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Although there are many types of mediation, the mediator’s role in general is to remain neutral; she cannot give advice to either party, nor can she act as either party’s attorney. However, the mediator can and does allow the parties to exchange information and encourage a level of trust in the other party and in the process so that parties can best find a solution that suits both parties.
States regulate the manner in which marriages may be dissolved (i.e. divorce), just as they regulate the marriage process itself. These regulations often include residency requirements, waiting periods, acceptable grounds for divorce, and defenses to divorce filings. Like many family laws, the legal requirements for divorce have changed drastically over the course of history to reflect the times. For instance, a spouse who wanted a divorce had to first prove the other party's fault (such as adultery or desertion) before the advent of "no-fault" divorce.
Under both Minnesota law, [1] and federal law, [2] as long as you yourself are a party to the conversation, it is lawful for you to record that conversation, even secretly. Furthermore, such recordings happen often enough in family practice that you are wise to assume that any telephone conversation with your spouse is in fact being recorded, and to temper your speech accordingly — i.e., no anger, name-calling, or spiteful speech of any kind.

On a related note, it is a useful precaution to close or otherwise terminate additional borrowing authority on any joint credit cards, lines of credit, or other joint debt accounts, when a divorce appears imminent. With respect to joint credit cards and other joint unsecured consumer lines of credit, Minnesota law requires the creditor to close the account upon the written request of either party. [1]
In the end, spouses who go through divorce mediation are much more likely to be satisfied with the final results. During a litigated divorce, neither spouse is likely to get what they asked for, leaving at least one of them angry and bitter over the outcome. When the final award is totally unexpected, that anger and bitterness only increase. Such a decision can leave that spouse feeling powerless and victimized. He or she may feel the judge was biased, and the settlement was far from fair or equitable. Mediation limits the feelings of victimization, even when the financial settlement is relatively modest.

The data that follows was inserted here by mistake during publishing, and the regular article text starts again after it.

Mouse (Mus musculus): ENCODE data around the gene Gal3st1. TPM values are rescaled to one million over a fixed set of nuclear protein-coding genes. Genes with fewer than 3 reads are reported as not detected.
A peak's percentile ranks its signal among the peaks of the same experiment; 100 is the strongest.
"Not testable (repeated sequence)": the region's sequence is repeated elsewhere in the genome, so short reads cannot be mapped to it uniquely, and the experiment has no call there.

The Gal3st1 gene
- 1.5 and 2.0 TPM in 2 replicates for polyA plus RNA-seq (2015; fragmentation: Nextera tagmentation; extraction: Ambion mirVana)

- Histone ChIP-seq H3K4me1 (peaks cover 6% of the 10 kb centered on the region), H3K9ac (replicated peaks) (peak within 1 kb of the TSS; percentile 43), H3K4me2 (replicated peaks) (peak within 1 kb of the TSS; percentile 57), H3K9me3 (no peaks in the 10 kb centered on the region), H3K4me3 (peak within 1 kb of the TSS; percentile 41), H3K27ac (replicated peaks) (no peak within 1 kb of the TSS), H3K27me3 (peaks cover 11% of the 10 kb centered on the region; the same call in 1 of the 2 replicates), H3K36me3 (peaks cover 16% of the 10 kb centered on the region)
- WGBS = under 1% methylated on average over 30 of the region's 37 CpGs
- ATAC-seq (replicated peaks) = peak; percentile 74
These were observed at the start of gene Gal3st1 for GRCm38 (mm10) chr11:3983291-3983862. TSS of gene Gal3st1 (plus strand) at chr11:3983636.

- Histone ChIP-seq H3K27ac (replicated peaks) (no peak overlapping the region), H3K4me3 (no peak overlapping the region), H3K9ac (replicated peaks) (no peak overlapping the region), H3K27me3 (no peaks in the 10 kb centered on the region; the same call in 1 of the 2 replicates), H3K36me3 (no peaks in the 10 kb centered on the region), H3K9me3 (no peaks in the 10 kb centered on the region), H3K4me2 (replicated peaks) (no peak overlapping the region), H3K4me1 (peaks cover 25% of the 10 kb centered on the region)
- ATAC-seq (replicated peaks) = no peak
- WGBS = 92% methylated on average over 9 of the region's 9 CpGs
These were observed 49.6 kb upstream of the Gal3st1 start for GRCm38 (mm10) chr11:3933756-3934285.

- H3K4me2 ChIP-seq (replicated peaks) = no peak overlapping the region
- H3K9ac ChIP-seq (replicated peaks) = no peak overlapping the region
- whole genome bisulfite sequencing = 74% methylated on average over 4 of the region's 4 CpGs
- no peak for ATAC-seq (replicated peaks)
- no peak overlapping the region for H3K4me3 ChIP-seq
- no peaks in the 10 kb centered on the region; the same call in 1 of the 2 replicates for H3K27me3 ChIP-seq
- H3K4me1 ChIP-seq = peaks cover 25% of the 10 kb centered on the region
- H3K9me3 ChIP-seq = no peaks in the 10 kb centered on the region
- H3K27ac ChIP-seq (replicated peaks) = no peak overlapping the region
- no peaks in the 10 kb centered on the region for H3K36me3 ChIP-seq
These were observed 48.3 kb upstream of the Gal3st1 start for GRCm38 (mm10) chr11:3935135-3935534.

Judges often tell litigants not to argue over the physical custody “label.” They often say that it is not important. Years ago, the physical custody label had a major impact on the issue of child support and out of state moves. Because of statutory changes, that is no longer the case at all. There is debate in the bar as to what if any legal impact the physical custody label has now that those two considerations have been removed.
If you represent yourself in the divorce you will be called a “pro se litigant.” In all Minnesota district courts, there are forms that pro se litigants in divorce cases can use. You should check with your local courthouse or law library or the Minnesota State Courts website (www.mncourts.gov/forms) for more information about where to get these forms.
3. Be prompt. Courts are slow. Many attorneys, sadly, are chronic procrastinators and deadline-driven. Custody evaluators and Guardian ad Litems are slow. If you’re slow too, it compounds the problem. Furthermore, the quicker you can be in responding to whatever your attorney asks of you, the more likely it is that you’ll be able to settle your case sooner and at less expense. By acting quickly, attorneys are able to take charge of a divorce process, rather than being driven by court deadlines and various hearings and other requirements which might be avoided just by staying ahead of the game.
I am an experienced trial attorney, who has represented numerous individuals in times of crises during the past 21+ years. The areas in which I practice include family law, domestic abuse, criminal defense, juvenile defense and personal injury cases. I am passionate about helping ordinary people through extraordinary crises and providing our clients the opportuntity to be heard in the process.